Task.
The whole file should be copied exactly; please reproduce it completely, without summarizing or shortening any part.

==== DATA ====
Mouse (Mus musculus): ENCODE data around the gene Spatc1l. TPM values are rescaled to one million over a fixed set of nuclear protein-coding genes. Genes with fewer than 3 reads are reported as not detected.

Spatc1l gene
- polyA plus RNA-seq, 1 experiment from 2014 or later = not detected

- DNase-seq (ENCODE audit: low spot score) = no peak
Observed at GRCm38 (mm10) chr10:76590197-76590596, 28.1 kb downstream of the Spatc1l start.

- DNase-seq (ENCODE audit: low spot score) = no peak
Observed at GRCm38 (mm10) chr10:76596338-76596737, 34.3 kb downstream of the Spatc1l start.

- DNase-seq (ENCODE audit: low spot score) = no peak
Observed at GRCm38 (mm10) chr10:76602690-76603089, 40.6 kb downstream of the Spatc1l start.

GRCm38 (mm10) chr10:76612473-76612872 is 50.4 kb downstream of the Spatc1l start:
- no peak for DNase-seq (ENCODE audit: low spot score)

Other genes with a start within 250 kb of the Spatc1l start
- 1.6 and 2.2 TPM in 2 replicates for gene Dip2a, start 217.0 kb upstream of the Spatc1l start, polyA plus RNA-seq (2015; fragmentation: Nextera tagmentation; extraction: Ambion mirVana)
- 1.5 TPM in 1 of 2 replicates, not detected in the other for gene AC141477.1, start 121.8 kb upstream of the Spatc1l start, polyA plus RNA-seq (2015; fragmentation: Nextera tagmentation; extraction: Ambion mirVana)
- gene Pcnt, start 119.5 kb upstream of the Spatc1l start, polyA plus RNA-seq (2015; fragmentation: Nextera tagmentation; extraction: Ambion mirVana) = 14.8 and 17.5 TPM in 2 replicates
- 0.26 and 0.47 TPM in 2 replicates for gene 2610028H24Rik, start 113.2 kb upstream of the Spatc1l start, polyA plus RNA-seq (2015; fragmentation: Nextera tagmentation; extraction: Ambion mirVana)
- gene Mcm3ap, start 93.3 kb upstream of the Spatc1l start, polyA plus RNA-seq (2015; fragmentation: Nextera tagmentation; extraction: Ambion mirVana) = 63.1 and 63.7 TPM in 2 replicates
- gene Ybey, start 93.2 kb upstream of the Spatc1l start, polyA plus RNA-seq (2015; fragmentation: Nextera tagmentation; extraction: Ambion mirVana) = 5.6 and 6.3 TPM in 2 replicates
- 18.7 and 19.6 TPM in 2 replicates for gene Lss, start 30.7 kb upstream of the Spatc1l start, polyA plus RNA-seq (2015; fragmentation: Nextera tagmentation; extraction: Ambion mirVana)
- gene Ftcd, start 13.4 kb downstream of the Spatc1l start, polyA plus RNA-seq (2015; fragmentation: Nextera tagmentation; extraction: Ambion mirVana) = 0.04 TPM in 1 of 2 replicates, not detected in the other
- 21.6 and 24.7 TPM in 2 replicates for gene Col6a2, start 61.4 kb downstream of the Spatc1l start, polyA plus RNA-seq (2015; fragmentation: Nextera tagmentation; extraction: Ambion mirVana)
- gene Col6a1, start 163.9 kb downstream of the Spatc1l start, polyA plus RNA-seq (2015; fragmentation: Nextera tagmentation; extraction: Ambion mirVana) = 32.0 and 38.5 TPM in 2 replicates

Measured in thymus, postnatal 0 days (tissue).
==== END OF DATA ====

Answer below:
Mouse (Mus musculus): ENCODE data around the gene Spatc1l. TPM values are rescaled to one million over a fixed set of nuclear protein-coding genes. Genes with fewer than 3 reads are reported as not detected.

Spatc1l gene
- polyA plus RNA-seq, 1 experiment from 2014 or later = not detected

- DNase-seq (ENCODE audit: low spot score) = no peak
Observed at GRCm38 (mm10) chr10:76590197-76590596, 28.1 kb downstream of the Spatc1l start.

- DNase-seq (ENCODE audit: low spot score) = no peak
Observed at GRCm38 (mm10) chr10:76596338-76596737, 34.3 kb downstream of the Spatc1l start.

- DNase-seq (ENCODE audit: low spot score) = no peak
Observed at GRCm38 (mm10) chr10:76602690-76603089, 40.6 kb downstream of the Spatc1l start.

GRCm38 (mm10) chr10:76612473-76612872 is 50.4 kb downstream of the Spatc1l start:
- no peak for DNase-seq (ENCODE audit: low spot score)

Other genes with a start within 250 kb of the Spatc1l start
- 1.6 and 2.2 TPM in 2 replicates for gene Dip2a, start 217.0 kb upstream of the Spatc1l start, polyA plus RNA-seq (2015; fragmentation: Nextera tagmentation; extraction: Ambion mirVana)
- 1.5 TPM in 1 of 2 replicates, not detected in the other for gene AC141477.1, start 121.8 kb upstream of the Spatc1l start, polyA plus RNA-seq (2015; fragmentation: Nextera tagmentation; extraction: Ambion mirVana)
- gene Pcnt, start 119.5 kb upstream of the Spatc1l start, polyA plus RNA-seq (2015; fragmentation: Nextera tagmentation; extraction: Ambion mirVana) = 14.8 and 17.5 TPM in 2 replicates
- 0.26 and 0.47 TPM in 2 replicates for gene 2610028H24Rik, start 113.2 kb upstream of the Spatc1l start, polyA plus RNA-seq (2015; fragmentation: Nextera tagmentation; extraction: Ambion mirVana)
- gene Mcm3ap, start 93.3 kb upstream of the Spatc1l start, polyA plus RNA-seq (2015; fragmentation: Nextera tagmentation; extraction: Ambion mirVana) = 63.1 and 63.7 TPM in 2 replicates
- gene Ybey, start 93.2 kb upstream of the Spatc1l start, polyA plus RNA-seq (2015; fragmentation: Nextera tagmentation; extraction: Ambion mirVana) = 5.6 and 6.3 TPM in 2 replicates
- 18.7 and 19.6 TPM in 2 replicates for gene Lss, start 30.7 kb upstream of the Spatc1l start, polyA plus RNA-seq (2015; fragmentation: Nextera tagmentation; extraction: Ambion mirVana)
- gene Ftcd, start 13.4 kb downstream of the Spatc1l start, polyA plus RNA-seq (2015; fragmentation: Nextera tagmentation; extraction: Ambion mirVana) = 0.04 TPM in 1 of 2 replicates, not detected in the other
- 21.6 and 24.7 TPM in 2 replicates for gene Col6a2, start 61.4 kb downstream of the Spatc1l start, polyA plus RNA-seq (2015; fragmentation: Nextera tagmentation; extraction: Ambion mirVana)
- gene Col6a1, start 163.9 kb downstream of the Spatc1l start, polyA plus RNA-seq (2015; fragmentation: Nextera tagmentation; extraction: Ambion mirVana) = 32.0 and 38.5 TPM in 2 replicates

Measured in thymus, postnatal 0 days (tissue).